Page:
Mothers’ distancing language relates to young children's math and literacy skills

Andrew D. Ribner, Catherine S. Tamis-LeMonda, Lynn S. Liben

Research output: Contribution to journalArticlepeer-review


Parents’ distancing language—language that requires cognitive abstraction and moves beyond the “here and now”—relates to children's literacy skills, but its association with mathematics remains unexamined. Participants were 242 mother–child dyads from African American, Chinese American, Dominican American, and Mexican American backgrounds. Mothers’ distancing language was examined while mothers shared a wordless book with their 5-year-olds; children's math and literacy skills were assessed when children were 5.0 and 6.5 years of age. Mothers’ distancing language, but not amount of language (word tokens), related to children's concurrent math and literacy skills. Mothers’ distancing language predicted growth in children's literacy skills over time and related to later math indirectly through associations with early math. The importance of distancing language for cognitive growth may have implications for parenting and classroom practice.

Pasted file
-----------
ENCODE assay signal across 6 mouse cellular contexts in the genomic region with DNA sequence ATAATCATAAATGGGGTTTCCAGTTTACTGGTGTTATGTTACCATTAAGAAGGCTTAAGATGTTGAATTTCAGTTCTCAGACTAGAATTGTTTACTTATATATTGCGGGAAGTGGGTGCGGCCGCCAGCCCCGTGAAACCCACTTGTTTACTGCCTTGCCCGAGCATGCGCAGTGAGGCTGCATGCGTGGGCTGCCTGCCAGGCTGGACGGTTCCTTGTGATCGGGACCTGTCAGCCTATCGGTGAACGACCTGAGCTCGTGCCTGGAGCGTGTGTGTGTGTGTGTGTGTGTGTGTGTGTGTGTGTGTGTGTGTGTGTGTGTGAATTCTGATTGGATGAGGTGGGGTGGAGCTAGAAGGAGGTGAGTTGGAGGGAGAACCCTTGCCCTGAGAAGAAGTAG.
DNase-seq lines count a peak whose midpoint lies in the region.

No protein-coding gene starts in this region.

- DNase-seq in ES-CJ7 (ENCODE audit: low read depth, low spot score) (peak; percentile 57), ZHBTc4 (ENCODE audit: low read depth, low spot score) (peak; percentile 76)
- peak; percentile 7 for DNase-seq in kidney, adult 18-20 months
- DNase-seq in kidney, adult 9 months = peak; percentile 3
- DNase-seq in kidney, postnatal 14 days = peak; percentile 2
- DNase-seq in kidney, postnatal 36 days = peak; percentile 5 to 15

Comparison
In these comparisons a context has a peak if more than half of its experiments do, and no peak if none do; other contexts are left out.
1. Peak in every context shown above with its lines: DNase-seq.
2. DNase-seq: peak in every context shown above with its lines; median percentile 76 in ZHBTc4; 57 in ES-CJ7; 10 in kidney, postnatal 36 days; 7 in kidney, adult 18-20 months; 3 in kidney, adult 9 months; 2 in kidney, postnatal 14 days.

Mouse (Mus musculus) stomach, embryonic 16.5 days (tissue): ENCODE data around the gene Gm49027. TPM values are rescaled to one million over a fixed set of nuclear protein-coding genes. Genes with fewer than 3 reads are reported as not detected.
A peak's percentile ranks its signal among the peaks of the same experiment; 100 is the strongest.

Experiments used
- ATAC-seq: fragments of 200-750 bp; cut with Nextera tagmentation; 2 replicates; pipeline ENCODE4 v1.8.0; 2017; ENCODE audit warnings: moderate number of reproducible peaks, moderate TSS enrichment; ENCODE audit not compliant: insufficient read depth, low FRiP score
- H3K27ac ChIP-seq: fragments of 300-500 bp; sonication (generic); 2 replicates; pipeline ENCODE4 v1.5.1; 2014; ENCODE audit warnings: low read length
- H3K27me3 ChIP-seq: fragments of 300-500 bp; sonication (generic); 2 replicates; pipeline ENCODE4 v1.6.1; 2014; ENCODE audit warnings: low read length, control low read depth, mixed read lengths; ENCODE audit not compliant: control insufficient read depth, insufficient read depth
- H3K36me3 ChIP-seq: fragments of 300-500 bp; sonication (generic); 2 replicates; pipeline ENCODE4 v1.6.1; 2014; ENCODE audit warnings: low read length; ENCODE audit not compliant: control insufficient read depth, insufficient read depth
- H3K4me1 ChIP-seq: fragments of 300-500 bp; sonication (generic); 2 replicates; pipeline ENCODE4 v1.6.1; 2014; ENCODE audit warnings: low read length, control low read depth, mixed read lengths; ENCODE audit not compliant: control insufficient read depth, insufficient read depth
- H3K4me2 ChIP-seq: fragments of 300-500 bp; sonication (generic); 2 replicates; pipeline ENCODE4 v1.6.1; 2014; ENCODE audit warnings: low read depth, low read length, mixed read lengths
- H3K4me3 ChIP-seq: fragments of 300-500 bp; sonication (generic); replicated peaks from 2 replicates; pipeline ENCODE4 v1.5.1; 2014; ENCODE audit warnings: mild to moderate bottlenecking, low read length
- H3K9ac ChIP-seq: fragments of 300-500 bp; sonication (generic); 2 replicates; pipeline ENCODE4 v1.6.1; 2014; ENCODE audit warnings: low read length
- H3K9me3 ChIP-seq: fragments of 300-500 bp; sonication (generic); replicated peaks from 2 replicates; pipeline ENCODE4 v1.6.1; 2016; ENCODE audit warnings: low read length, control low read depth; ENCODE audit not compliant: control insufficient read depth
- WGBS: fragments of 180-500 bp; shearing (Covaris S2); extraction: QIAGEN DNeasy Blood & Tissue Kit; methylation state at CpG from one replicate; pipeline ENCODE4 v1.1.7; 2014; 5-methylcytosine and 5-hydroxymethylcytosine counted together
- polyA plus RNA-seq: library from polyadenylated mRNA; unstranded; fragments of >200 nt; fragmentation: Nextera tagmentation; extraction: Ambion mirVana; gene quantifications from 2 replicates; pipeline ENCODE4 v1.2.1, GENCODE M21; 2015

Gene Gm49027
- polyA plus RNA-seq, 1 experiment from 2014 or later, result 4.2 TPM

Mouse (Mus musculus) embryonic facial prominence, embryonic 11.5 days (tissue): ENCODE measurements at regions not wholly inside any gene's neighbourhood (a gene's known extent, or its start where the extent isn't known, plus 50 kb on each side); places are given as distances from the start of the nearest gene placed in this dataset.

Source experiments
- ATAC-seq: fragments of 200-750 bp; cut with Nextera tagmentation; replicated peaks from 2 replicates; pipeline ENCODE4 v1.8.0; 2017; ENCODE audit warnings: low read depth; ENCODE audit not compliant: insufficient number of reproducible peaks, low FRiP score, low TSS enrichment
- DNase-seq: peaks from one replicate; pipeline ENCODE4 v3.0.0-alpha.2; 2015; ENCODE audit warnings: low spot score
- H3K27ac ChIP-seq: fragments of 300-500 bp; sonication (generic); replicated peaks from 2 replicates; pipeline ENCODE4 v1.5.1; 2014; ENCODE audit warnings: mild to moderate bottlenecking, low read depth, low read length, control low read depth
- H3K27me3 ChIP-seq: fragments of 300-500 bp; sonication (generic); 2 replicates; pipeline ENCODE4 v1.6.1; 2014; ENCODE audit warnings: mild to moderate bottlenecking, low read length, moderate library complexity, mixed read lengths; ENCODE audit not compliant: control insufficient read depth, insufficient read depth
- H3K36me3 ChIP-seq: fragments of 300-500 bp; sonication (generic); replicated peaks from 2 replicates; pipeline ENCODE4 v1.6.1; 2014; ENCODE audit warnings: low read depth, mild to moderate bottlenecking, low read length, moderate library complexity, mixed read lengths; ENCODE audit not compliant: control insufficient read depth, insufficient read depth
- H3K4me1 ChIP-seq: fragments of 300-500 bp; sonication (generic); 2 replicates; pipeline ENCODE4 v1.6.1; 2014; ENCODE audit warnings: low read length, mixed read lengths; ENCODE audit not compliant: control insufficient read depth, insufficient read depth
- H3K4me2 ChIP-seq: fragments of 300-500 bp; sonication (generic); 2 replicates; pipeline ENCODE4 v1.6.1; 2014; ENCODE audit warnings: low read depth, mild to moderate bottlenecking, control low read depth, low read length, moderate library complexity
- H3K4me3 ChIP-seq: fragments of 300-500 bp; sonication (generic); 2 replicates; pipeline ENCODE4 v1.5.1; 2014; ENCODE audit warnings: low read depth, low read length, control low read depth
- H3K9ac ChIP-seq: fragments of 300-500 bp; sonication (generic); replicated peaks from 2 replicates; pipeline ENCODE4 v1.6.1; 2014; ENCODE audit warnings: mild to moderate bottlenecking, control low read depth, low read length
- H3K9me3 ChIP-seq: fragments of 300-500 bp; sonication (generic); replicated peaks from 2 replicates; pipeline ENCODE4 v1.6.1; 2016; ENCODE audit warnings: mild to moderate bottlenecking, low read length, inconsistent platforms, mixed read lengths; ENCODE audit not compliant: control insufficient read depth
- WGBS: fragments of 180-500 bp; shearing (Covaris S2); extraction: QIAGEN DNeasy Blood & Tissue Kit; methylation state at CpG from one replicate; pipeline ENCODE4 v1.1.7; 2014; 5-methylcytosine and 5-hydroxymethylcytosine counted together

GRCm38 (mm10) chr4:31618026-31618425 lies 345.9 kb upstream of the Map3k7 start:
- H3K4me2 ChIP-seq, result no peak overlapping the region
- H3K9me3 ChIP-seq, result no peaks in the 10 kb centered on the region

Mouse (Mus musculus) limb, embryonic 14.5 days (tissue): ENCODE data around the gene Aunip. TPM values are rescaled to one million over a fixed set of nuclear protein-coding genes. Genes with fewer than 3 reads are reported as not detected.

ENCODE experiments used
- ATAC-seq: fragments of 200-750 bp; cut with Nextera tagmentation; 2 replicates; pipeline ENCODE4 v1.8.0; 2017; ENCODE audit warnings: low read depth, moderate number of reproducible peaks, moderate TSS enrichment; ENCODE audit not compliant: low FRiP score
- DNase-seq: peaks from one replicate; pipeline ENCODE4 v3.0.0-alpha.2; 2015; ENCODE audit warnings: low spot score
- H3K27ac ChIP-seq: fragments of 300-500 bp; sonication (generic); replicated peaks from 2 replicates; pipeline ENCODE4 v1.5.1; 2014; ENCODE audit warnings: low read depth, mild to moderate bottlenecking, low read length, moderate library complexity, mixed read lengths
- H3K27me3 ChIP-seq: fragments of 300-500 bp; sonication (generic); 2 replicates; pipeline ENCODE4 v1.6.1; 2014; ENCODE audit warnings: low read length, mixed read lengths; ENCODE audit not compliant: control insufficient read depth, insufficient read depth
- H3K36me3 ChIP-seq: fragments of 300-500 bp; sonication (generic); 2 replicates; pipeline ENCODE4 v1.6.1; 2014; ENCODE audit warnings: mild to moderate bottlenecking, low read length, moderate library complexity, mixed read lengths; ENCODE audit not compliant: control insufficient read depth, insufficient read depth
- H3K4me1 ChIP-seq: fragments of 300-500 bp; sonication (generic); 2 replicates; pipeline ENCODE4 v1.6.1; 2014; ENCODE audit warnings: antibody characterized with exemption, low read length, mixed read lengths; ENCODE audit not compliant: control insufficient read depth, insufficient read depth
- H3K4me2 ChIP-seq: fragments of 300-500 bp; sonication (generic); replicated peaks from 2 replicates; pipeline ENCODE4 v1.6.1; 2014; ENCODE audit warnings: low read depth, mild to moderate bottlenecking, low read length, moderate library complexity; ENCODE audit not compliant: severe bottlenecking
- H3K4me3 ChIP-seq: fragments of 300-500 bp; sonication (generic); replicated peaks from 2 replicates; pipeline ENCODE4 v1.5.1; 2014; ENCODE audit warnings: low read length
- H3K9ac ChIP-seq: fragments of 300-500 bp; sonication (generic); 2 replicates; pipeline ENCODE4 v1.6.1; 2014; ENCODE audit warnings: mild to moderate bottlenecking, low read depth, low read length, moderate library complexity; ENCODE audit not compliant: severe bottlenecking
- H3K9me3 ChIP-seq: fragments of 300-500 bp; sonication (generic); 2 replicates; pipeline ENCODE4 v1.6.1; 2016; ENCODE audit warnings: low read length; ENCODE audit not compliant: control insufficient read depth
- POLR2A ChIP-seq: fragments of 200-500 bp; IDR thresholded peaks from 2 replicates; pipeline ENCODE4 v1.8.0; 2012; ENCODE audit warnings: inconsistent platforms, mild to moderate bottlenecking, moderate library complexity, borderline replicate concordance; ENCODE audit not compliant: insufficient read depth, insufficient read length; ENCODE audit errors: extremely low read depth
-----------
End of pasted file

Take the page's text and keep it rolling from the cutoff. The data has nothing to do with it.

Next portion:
Original languageEnglish (US)
Article number104863
JournalJournal of experimental child psychology
StatePublished - Aug 2020


  • Booksharing
  • Distancing language
  • Literacy
  • Mathematics
  • Path analysis
  • School readiness

ASJC Scopus subject areas

  • Experimental and Cognitive Psychology
  • Developmental and Educational Psychology


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